...we can leverage it really cost us nothing, is obviously recognizing those people in front of their peers and larger groups, really sending a message to maybe your boss or your boss has boss, recognizing that individual and just letting them know that you're putting them front and Center based on some outcomes that they achieve. And the last one, it was one of my favorites that I know it's very old school. I used to have a stack of thank you notes and I used to do a personalized handwritten note to those individuals. I just thought it was a nice touch. It was always very much so appreciated and it really doesn't cost you anything to do. Yeah, it's old school, but nobody gets them anymore, so it's a really greatly differentiate. Exactly right. So I want to just reiterate those four that you talked about before I move on. Antona, you know, have a plan to reinforce after the ESK. I think about it even before the event. The event starts and if you've already had your event, when you're listening to this, pull it together right now, right communicate expectations. You can't do that enough. People need to hear things repeatedly before it's sinks in. Spend one on one time with individuals. They don't all learn the same and continue to celebrate those winds, as we were just talking out. I mean, these four things are great takeaways for those of you listening on and these podcasts, and they're also just the basic stuff. I mean, if you're not doing this, you're really not doing your job as manager. I agree wholeheartedly so, and those are great immediate, immediate steps after the escale. Mean you can do that the next day you get you get back. What are your guidelines for the more longer term, the sixty days and ninety days out, a couple quarters out? You know this similar to the last one. There's a lot of different ways you can approach this. Some of the my favorite things to focus on, and that in those time frames, is what are you doing to measure against your metrics, like what are you doing thirty days, sixty days to just make sure that you are hitting your team's goals and if not, you...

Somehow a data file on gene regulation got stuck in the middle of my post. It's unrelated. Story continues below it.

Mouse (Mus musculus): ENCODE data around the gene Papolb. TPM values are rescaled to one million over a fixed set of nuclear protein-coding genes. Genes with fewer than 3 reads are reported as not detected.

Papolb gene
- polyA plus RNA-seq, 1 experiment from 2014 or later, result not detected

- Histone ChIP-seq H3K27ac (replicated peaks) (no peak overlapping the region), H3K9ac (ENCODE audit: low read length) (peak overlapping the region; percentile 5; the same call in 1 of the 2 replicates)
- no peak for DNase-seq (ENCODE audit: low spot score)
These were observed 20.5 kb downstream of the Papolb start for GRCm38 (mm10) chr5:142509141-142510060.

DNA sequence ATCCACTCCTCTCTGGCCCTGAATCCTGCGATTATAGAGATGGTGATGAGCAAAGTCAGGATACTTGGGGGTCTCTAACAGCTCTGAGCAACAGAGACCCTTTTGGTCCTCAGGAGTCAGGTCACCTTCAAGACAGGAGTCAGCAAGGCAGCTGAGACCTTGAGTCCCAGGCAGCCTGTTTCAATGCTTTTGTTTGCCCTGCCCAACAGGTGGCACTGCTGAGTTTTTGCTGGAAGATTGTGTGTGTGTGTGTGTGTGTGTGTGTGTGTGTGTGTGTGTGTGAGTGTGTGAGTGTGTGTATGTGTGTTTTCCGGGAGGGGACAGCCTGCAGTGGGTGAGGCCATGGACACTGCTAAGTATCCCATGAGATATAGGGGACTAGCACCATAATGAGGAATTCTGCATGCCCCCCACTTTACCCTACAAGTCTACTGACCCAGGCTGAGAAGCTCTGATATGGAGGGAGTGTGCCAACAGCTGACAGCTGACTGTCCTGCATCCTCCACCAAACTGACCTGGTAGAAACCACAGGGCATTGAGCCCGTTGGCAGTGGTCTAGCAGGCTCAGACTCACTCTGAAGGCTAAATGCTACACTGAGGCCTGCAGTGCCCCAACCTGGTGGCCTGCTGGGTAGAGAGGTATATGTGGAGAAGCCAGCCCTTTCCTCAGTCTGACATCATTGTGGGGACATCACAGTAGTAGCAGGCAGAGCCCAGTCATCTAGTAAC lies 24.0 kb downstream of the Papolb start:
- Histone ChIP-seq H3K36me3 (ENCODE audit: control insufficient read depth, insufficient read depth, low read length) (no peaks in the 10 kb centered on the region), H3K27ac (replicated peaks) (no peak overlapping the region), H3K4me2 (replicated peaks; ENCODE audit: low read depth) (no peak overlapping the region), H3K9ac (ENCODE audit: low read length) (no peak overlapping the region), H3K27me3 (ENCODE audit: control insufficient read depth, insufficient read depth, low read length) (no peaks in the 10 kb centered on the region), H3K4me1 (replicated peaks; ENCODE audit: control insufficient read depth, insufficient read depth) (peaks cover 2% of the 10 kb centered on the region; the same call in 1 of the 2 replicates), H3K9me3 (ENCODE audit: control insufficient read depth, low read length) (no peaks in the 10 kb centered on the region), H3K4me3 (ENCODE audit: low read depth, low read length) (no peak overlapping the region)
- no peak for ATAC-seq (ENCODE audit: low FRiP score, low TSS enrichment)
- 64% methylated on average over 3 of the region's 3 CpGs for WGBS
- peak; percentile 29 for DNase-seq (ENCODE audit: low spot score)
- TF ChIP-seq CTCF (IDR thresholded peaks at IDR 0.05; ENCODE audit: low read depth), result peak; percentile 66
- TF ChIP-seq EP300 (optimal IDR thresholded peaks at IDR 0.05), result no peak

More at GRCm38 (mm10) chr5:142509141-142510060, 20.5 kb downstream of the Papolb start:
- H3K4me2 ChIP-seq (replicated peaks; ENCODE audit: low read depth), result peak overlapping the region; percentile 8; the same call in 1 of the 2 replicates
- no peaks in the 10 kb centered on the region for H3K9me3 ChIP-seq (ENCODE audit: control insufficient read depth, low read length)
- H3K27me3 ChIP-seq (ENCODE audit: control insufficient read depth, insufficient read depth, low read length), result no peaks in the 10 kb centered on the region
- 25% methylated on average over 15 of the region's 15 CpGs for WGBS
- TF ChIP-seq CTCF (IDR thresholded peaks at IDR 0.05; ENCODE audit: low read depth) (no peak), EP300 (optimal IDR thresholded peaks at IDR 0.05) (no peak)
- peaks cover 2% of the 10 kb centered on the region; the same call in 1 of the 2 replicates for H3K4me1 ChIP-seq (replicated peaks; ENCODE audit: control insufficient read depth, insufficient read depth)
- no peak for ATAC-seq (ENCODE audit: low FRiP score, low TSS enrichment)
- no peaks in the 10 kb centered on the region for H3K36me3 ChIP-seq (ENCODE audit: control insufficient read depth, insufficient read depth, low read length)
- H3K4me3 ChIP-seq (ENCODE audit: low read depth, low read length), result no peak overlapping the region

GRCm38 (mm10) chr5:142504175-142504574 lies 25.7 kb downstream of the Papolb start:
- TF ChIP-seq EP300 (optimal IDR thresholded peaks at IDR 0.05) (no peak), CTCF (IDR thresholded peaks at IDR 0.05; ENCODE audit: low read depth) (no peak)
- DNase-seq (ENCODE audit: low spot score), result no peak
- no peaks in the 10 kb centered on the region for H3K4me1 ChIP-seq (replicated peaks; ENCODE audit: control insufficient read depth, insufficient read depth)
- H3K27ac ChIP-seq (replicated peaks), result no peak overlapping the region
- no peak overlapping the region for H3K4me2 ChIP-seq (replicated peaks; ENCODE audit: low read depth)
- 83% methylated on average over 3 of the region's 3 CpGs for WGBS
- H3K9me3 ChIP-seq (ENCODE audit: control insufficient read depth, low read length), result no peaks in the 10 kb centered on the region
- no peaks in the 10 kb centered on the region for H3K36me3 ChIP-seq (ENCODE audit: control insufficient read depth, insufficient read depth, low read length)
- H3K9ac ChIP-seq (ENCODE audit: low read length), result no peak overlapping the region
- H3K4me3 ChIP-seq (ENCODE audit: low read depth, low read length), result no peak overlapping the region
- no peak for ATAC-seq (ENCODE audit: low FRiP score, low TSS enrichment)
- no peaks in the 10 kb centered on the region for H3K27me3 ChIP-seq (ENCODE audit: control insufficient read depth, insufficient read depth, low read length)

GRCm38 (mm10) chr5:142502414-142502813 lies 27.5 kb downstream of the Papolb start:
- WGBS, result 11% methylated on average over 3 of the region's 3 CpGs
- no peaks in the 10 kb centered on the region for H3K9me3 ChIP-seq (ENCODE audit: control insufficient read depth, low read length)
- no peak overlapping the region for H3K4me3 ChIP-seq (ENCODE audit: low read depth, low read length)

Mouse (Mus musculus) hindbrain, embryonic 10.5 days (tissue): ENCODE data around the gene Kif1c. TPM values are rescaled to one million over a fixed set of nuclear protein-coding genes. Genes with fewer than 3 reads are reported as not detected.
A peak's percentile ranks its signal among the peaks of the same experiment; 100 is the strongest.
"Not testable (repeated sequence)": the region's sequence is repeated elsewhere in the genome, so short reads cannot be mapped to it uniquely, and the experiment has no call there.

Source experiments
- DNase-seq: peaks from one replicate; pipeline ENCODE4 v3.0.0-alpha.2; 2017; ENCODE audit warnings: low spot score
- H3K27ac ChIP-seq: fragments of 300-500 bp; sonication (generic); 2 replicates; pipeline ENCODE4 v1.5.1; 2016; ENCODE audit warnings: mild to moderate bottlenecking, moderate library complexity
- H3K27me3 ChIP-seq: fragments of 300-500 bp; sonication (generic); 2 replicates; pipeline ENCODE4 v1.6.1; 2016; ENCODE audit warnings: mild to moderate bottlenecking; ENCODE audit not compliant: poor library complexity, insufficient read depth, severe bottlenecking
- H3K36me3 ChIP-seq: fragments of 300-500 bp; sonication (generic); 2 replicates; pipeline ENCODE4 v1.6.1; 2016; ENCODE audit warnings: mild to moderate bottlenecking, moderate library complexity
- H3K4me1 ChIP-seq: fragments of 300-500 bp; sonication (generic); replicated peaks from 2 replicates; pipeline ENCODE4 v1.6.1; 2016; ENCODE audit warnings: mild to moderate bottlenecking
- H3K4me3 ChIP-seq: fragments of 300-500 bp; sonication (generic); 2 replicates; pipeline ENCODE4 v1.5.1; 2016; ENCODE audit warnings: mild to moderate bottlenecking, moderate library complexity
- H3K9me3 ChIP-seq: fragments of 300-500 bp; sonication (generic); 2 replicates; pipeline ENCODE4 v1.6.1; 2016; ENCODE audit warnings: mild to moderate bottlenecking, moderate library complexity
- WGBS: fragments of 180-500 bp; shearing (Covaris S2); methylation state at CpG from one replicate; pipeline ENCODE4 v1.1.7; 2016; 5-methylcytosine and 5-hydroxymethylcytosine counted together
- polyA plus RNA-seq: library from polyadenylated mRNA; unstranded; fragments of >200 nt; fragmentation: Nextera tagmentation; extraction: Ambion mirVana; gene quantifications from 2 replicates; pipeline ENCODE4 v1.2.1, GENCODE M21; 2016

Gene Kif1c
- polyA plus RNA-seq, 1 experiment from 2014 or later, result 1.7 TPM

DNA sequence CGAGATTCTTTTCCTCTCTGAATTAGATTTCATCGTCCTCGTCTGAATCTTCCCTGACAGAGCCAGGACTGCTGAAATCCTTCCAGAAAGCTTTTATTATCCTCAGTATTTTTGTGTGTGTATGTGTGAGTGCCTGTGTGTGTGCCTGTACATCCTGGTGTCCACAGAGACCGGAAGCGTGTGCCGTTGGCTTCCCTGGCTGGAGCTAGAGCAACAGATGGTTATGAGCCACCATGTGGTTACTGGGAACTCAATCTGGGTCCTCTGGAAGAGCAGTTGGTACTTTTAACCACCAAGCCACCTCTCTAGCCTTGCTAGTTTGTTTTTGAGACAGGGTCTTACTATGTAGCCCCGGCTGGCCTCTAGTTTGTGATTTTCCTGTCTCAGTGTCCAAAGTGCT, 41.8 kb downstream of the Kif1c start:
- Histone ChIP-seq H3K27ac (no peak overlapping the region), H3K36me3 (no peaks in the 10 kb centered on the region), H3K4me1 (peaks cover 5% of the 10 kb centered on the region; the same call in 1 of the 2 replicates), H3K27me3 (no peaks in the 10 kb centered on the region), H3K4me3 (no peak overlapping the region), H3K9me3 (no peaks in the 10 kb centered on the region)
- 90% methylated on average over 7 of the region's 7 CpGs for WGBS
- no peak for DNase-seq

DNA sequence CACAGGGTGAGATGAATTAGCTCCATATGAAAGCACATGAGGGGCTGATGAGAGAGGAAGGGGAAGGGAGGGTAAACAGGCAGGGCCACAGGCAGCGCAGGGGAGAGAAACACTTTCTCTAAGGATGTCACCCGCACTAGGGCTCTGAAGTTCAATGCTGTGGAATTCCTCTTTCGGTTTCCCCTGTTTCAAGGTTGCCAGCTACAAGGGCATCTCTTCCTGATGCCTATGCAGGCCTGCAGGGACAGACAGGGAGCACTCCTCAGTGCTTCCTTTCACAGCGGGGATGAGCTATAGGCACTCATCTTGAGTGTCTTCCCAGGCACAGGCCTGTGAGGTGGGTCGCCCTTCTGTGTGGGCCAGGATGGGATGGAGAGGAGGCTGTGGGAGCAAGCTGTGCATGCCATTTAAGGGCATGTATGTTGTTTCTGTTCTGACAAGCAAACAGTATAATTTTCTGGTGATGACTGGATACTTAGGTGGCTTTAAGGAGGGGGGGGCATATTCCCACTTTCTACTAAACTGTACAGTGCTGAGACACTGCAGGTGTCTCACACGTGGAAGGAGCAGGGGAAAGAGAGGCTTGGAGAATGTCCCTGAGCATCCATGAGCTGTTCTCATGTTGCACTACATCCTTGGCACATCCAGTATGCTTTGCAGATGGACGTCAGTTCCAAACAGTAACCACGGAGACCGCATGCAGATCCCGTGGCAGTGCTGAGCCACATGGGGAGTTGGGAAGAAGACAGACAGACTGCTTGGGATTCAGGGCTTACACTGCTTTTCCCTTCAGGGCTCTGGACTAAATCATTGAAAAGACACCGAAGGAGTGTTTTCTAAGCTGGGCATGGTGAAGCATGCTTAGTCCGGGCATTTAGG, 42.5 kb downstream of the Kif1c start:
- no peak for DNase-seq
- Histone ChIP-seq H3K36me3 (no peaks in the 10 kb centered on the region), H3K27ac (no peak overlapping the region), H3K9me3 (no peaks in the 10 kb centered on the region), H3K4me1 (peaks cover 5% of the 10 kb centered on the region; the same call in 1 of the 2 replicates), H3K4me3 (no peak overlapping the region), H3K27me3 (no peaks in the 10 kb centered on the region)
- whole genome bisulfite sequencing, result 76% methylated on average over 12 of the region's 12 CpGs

...know what are some of the adjustments that you can make at that point in time? I think if we don't spend the time truly like taking a close look at that, we potentially miss some opportunities. They're the other thing I really like to do is evaluate my team as it relates to those specific initiatives, you know, and and that's sometimes hard because we're evaluating them on so many different things. But I think to just stop, look at things objectively and address any issues you see as early as possible so that you have the capability of changing it and getting everybody on the right track. One of the things I used to like to do. I used to like to do like a mini, you knows, Ko, like a half day, a few hours, hundred and eighty days in. It was an opportunity to really like reassess where we are, get everybody's feedback and make adjustments as needed. Training and reinforcement. Like, if you expect your people to train themselves after the S Ko, you're probably not doing it right. Like we all know that over time to you know, what they take away deteriorates just life passes by and their jobs, you know, get in the way and they can't remember and get, you know, get everything organized in in order. So it's really, you know, our job to make sure that we add those additional codes of paint to reinforce some of those initiatives, some those concepts and whether it's once a month, every six weeks, there has to be some sort of structure in place and it doesn't mean that you, as a leader, have to be the one running these and planning these out. Like leverage team members, external voices, to train and reinforce concept use people who are really excelling in the initiative to come in and talk to the team, because I think, you know, very often they'll pay, you know, more attention to peers sometimes that are going through what they're going through versus leadership. So leveraging that. And the last thing I would say is, you know, one of the beauties of the sko is the camaraderie. Right you get all...